March 31, 2023

Metro Has Fewer Passengers Now than 25 Years Ago

Metro Has Fewer Passengers Now than 25 Years Ago

Recently, I have been asking people if they think Metro is carrying more or fewer riders than it did 25 years ago. Universally, they have assumed it must be much more. After all, Harris County has grown by about 50% over the last quarter century, so it only stands to reason that Metro must have, at least, grown proportionately.

But the sad fact is, after taxpayers have invested nearly $9 billion in Metro and it has run up $2.3 billion in debt over the last twenty-five years, in 2022 Metro carried 38% fewer riders than it did in 1998. To be fair, transit ridership globally has been dramatically affected by the pandemic for the last three years. But even before that pandemic, Metro’s ridership was about 7% lower than 1998.

In 1998, when Metro relied exclusively on buses, it carried 96.6 million riders. It gradually increased ridership over the next several years, exceeding 100 million riders for the first time in 2000. But ridership swooned in the wake of the economic downturn in the early 2000s before gradually recovering. By 2006, Metro’s ridership had grown to 103 million riders.

However, that would turn out to be the all-time high for Metro. For the next two years, ridership drifted lower then turned down dramatically with the financial crisis in 2009, hitting a low of 81 million riders in 2010. Over the next decade, ridership increased very gradually. It reached 89 million in 2019 before being slammed by the pandemic. Metro’s ridership numbers have mostly reflected the trends for national transit ridership.

I think there are two principal takeaways from this data.

The first is that light rail did absolutely nothing to increase Metro’s ridership. While ridership on the light rail has increased whenever Metro opened a new line, there has been an almost identical, corresponding decrease in bus ridership. So, the only thing we accomplished by spending billions of taxpayer dollars on light rail was to change the mode of conveyance for some riders from a cheaper, more flexible alternative to a more expensive, inflexible one.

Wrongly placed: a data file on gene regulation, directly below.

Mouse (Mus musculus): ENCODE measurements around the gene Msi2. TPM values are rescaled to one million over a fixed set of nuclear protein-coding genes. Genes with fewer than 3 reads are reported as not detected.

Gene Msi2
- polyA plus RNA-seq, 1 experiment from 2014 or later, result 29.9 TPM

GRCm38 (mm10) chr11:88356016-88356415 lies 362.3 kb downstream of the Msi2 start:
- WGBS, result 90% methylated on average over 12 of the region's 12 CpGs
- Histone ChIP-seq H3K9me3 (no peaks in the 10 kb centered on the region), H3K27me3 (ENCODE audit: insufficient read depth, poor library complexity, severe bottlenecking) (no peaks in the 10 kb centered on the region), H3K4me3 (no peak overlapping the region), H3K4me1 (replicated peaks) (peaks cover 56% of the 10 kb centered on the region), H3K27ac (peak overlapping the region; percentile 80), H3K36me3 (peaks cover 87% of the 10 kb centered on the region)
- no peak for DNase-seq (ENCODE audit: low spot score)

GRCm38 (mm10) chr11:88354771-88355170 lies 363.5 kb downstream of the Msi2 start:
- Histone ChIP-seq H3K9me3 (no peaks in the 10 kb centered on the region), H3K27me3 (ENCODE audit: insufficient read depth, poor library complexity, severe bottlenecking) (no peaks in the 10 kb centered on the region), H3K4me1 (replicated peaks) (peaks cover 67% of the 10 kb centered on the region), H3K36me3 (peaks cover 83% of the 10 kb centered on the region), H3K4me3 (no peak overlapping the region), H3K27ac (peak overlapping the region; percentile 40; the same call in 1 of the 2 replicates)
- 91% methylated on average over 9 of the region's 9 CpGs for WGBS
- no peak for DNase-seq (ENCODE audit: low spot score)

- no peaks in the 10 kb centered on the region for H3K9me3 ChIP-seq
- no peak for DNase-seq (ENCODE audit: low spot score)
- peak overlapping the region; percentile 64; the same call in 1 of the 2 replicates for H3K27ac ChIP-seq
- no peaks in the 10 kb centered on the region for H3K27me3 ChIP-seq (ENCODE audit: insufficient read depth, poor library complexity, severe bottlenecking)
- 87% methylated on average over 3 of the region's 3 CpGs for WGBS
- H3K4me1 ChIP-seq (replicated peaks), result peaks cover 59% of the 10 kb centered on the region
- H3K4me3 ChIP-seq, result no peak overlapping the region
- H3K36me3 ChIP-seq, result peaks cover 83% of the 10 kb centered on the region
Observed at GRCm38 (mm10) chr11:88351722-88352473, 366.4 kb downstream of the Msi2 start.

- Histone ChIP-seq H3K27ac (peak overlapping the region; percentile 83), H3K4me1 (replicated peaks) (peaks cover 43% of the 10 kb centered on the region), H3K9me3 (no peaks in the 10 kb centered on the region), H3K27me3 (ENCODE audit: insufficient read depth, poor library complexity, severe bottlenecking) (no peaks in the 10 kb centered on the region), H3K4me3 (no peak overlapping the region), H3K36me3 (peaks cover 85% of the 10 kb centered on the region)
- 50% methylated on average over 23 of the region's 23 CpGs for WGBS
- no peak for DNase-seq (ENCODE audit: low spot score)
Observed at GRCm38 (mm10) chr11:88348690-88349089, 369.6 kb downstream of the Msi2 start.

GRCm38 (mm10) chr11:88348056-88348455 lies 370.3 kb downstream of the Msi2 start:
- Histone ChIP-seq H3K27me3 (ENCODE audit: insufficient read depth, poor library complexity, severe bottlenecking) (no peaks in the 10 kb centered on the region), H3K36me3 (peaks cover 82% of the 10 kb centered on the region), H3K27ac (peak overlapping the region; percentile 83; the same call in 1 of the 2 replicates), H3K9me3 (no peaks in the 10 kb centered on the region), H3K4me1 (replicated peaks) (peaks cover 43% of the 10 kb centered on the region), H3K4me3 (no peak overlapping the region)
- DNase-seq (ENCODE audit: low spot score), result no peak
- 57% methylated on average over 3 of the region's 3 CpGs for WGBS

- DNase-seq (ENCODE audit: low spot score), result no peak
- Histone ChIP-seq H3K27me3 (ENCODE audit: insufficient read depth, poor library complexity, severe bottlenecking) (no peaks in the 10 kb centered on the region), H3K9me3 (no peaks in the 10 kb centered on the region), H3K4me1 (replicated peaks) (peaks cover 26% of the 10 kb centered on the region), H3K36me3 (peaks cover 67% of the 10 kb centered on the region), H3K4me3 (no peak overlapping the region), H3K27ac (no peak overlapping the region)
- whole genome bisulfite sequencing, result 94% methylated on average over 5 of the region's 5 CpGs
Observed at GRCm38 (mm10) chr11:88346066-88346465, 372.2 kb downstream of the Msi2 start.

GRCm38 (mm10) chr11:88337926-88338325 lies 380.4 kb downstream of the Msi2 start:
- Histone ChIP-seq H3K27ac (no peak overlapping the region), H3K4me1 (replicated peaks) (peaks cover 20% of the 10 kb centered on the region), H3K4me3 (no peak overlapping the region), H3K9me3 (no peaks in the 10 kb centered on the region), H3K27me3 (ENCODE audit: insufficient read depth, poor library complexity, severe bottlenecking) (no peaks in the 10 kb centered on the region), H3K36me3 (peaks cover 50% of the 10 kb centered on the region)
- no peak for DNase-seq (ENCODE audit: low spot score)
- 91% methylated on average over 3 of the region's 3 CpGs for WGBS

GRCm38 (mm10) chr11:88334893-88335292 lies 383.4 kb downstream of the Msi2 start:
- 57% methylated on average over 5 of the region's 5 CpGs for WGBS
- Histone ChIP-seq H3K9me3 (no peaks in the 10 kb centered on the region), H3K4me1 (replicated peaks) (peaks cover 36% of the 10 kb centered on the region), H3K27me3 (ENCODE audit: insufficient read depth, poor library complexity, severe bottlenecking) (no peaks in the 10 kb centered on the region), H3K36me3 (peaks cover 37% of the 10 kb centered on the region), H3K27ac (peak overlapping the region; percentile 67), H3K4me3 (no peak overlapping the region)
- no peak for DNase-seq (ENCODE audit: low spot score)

The second takeaway is that we still do not have a clear idea of what the mission of Metro is. Most people think that the purpose of transit is to reduce traffic congestion. But Metro has very minimal effect on the traffic congestion because it accounts for such a tiny fraction of our daily trips.

The U.S. Department of Transportation estimates that the average American makes four trips per day. Harris County had about 4.6 million residents, so that comes out to about 18.5 million trips per day. Before the pandemic, Metro was averaging about 250,000 trips daily or about 1.3% of all trips in Harris County each day. That is not enough reduction in daily trips to make any noticeable dent in traffic congestion.1

However, Metro does provide transportation to thousands of our neighbors who either cannot afford an automobile or who are not physically capable of operating one. It is an important and critical service to our community.

I think we would have better results at a more affordable cost if we were focused on that aspect of Metro’s role instead of building grandiose vanity projects that end up doing little to help the people that need reliable and convenient transportation. Like say, for example, spending $200 million on luxury, dedicated bus lanes in the toniest neighborhood in Houston that ends up having almost no riders.

Note 1 - The ridership data in this post are based on the American Public Transportation Association Ridership Reports. These differ from Metro's reported annual numbers because APTA reports on a calendar year and Metro on fiscal year year ending September 30.

Note 2 – Actually, the effect is probably much smaller than 1.3%. Harris County residents are probably well above the national average and trains and buses also create congestion while they are reducing the number of total trips.

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